• In-Home Health Risk Assessments: After proposing to exclude for payment purposes diagnoses identified during a home visit and not confirmed by a subsequent clinical encounter in both the 2014 and 2015 Call Letters, this year, CMS changes gears and releases best practices that plans are encouraged to follow when conducting a home visit.
  • Verifying Network Adequacy and Provider Directories: To address CMS’s concerns that MA plans are relying on providers with closed panels to meet network adequacy standards, the 2016 Caller Letter clarifies that MA plans are expected to establish policies that enable them to assess the true availability of its contracted providers. Plans are also expected to keep online directories updated in real-time and include information on which providers are accepting new beneficiaries. CMS will undertake direct monitoring of this and will develop new audit protocols to ensure plans are compliant. For 2017, CMS is also considering a national provider database, which may involve Qualified Health Plans as well, to provide better transparency on the availability of providers.
  • Preferred Cost-Sharing Pharmacies (PCSP): CMS proposes that, during the bid review and negotiation, it will work with plans whose PCSP networks are outliers. CMS will either work with them to increase access to PCSPs or it will prevent plans from marketing themselves as offering preferred cost sharing, where PCSPs are not meaningfully available.
  • Maximum Allowable Cost (MAC) Pricing: The 2016 Call Letter reminds Part D Sponsors that starting January 1, 2016, they are subject to new regulations governing disclosures of MAC pricing to pharmacies in advance of reimbursement. CMS used this as an opportunity to remind Part D Sponsors that, while the regulations do not dictate the format of the MAC price updates, Plan D Sponsors must disclose MAC prices “in a manner usable by pharmacies.”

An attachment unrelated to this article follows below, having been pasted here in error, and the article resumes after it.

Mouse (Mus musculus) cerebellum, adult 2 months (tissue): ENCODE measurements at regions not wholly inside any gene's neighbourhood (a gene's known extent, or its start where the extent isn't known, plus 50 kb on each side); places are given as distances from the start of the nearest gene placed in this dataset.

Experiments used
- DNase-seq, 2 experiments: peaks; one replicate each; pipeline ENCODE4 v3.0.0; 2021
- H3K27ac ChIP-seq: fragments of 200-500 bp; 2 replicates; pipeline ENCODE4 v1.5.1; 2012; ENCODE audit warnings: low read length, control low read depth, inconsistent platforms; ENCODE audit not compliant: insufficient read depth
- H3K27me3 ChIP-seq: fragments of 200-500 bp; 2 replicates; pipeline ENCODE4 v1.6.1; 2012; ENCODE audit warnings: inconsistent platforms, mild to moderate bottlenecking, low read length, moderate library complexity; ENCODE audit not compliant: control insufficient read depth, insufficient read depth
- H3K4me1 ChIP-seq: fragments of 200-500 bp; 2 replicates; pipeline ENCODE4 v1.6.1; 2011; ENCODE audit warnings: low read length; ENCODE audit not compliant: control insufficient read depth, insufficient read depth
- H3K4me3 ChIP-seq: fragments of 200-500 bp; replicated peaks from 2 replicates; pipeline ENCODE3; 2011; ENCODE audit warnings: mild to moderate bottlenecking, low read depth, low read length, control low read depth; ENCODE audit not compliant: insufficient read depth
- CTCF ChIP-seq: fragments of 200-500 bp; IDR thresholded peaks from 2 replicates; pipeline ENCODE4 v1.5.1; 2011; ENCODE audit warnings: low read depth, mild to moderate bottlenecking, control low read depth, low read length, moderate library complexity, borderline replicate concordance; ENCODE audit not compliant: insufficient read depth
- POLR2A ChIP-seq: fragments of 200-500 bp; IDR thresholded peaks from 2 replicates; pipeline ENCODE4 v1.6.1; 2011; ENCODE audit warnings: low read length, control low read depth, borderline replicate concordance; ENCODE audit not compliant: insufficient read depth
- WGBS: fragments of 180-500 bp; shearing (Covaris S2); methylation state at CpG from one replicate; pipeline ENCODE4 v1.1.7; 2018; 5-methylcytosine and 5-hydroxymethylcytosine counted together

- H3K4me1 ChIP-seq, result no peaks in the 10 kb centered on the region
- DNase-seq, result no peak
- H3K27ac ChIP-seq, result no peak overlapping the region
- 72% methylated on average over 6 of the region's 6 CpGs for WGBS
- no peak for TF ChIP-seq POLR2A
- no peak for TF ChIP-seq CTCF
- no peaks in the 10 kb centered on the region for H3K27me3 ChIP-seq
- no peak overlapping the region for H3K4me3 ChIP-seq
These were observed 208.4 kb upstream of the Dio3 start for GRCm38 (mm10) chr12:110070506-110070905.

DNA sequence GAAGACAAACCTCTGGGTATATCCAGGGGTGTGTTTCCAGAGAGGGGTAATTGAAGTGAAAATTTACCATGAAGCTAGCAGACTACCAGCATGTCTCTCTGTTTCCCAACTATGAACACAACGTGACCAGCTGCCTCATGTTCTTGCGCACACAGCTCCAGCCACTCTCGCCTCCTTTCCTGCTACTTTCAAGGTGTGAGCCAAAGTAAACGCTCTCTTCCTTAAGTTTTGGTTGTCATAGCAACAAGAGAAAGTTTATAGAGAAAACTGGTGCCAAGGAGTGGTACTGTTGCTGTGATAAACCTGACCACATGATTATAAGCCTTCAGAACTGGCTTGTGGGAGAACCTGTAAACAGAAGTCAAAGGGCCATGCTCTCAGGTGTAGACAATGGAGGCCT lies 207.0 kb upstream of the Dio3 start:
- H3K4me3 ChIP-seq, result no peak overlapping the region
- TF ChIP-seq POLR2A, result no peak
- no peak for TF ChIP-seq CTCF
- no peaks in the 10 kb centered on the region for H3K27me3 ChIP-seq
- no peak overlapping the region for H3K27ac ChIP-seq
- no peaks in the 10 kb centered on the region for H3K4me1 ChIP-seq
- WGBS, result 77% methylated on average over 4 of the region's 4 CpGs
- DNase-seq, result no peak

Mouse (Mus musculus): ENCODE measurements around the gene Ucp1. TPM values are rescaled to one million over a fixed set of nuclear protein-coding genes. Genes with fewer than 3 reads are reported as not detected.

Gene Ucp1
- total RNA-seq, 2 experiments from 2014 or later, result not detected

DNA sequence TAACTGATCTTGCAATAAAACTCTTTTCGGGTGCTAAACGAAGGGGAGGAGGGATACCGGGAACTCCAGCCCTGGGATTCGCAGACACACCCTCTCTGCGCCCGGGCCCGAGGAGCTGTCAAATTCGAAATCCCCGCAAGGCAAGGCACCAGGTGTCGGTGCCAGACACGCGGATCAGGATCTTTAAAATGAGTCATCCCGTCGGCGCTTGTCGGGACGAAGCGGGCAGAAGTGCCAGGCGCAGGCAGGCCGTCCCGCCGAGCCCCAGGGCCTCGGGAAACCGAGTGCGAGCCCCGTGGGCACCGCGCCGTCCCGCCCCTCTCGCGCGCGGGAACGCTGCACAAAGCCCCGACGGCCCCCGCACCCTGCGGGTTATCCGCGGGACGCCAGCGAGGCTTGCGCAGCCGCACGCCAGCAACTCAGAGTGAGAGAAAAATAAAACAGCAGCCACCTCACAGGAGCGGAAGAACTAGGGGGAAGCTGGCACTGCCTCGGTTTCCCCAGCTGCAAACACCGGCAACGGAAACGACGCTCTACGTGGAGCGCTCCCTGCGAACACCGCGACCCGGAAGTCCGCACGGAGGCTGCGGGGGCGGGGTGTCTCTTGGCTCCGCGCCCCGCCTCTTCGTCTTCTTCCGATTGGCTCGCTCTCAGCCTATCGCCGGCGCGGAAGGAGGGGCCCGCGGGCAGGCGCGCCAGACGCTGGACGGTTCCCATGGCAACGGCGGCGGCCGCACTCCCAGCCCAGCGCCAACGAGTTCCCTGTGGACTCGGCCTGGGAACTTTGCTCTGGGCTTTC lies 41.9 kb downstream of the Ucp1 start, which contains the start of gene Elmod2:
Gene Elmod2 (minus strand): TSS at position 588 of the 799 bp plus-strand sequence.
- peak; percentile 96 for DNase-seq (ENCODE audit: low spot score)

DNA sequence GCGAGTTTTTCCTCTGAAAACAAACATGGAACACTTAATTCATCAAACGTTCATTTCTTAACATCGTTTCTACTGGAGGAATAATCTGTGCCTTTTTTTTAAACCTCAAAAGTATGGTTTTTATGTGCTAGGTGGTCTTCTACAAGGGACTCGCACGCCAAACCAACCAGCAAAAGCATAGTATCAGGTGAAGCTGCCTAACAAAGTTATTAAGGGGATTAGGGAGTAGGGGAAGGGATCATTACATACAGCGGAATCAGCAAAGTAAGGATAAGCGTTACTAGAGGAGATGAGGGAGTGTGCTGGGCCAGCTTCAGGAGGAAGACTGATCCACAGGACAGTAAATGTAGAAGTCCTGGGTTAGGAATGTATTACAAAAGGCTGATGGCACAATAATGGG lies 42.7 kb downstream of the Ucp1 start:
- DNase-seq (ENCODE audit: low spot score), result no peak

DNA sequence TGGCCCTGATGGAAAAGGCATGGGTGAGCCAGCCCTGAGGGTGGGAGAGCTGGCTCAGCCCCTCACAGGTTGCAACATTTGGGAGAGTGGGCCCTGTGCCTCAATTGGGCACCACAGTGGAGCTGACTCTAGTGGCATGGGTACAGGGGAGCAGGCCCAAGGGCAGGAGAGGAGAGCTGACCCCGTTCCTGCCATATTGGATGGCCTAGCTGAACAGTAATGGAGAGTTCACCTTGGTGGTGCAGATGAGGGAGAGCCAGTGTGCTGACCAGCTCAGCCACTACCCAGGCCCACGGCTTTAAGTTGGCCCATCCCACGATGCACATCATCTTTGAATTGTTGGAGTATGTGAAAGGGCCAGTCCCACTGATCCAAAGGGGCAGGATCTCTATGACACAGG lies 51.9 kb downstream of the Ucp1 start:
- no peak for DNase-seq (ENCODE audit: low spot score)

• Mail Order and Changes to the Auto-Ship Policy: Starting in 2016, Part D Sponsors will no longer need to submit requests to CMS to enable them to automatically ship prescriptions not directly initiated by the beneficiary. Sponsors must continue to meet all of the conditions listed in CMS’s applicable earlier memoranda.

* Lauren is admitted in New Jersey only and practicing under the supervision and guidance of Members of the Washington, D.C. office.

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Lauren advises pharmacies, PBMs, managed care organizations, and other payors on transactional, regulatory, and fraud and abuse matters, drawing upon her experience working for the Federal Coordinated Health Care Office.
Tara advises managed care organizations, pharmaceutical services providers such as PBMs, and integrated delivery systems, and companies that invest in them, on matters relating to compliance with federal health care program regulations, federal and state fraud, waste and abuse laws and plan benefits.